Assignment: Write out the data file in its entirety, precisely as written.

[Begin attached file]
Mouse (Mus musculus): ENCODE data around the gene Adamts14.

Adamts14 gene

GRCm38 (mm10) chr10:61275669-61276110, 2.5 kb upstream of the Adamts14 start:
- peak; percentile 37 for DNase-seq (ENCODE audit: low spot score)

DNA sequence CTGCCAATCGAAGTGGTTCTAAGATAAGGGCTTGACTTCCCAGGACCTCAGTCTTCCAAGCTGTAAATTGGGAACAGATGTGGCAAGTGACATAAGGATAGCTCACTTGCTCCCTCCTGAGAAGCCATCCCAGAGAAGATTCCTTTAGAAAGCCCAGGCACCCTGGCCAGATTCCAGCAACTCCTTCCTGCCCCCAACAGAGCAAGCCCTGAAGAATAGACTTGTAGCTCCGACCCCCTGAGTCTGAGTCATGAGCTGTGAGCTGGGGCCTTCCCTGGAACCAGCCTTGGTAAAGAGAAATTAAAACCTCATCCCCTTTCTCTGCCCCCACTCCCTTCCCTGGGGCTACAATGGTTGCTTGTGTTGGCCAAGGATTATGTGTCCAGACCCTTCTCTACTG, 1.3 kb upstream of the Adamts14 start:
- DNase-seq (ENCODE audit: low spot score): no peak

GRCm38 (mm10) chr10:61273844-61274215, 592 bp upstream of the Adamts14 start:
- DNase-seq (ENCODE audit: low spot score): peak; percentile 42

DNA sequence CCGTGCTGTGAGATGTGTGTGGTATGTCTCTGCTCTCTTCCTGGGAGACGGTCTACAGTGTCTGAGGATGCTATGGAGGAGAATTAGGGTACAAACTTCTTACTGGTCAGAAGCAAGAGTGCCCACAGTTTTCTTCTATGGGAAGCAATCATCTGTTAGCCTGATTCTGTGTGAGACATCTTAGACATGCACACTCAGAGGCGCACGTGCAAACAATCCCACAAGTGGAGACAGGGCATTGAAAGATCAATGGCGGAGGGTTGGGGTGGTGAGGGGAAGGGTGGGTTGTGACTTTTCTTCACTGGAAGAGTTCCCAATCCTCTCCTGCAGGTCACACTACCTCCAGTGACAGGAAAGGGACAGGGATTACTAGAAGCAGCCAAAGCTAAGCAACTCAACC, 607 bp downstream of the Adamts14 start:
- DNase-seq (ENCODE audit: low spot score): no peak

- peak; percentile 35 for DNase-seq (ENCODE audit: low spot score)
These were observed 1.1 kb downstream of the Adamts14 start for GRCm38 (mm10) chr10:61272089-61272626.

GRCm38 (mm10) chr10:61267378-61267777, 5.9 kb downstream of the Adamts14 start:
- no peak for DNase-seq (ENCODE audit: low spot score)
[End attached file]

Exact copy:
Mouse (Mus musculus): ENCODE data around the gene Adamts14.

Adamts14 gene

GRCm38 (mm10) chr10:61275669-61276110, 2.5 kb upstream of the Adamts14 start:
- peak; percentile 37 for DNase-seq (ENCODE audit: low spot score)

DNA sequence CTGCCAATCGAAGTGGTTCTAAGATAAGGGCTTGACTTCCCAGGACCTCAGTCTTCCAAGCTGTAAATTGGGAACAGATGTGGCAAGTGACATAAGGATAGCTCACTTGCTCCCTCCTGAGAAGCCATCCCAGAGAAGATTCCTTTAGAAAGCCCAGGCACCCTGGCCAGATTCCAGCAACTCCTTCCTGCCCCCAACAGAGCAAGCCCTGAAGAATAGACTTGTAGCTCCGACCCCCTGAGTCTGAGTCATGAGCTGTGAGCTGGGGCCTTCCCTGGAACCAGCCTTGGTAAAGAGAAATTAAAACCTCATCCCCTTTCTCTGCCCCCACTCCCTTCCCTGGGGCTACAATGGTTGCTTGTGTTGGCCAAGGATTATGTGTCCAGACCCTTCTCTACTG, 1.3 kb upstream of the Adamts14 start:
- DNase-seq (ENCODE audit: low spot score): no peak

GRCm38 (mm10) chr10:61273844-61274215, 592 bp upstream of the Adamts14 start:
- DNase-seq (ENCODE audit: low spot score): peak; percentile 42

DNA sequence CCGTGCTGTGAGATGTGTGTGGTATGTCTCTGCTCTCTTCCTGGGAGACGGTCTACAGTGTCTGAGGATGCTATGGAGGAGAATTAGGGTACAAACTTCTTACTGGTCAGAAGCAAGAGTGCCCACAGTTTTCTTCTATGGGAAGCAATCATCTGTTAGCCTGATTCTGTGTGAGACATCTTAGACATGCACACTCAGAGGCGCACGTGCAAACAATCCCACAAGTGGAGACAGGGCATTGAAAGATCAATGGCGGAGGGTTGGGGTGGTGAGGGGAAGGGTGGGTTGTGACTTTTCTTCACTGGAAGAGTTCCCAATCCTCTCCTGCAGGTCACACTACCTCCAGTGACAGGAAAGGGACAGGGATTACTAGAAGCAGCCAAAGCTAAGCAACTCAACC, 607 bp downstream of the Adamts14 start:
- DNase-seq (ENCODE audit: low spot score): no peak

- peak; percentile 35 for DNase-seq (ENCODE audit: low spot score)
These were observed 1.1 kb downstream of the Adamts14 start for GRCm38 (mm10) chr10:61272089-61272626.

GRCm38 (mm10) chr10:61267378-61267777, 5.9 kb downstream of the Adamts14 start:
- no peak for DNase-seq (ENCODE audit: low spot score)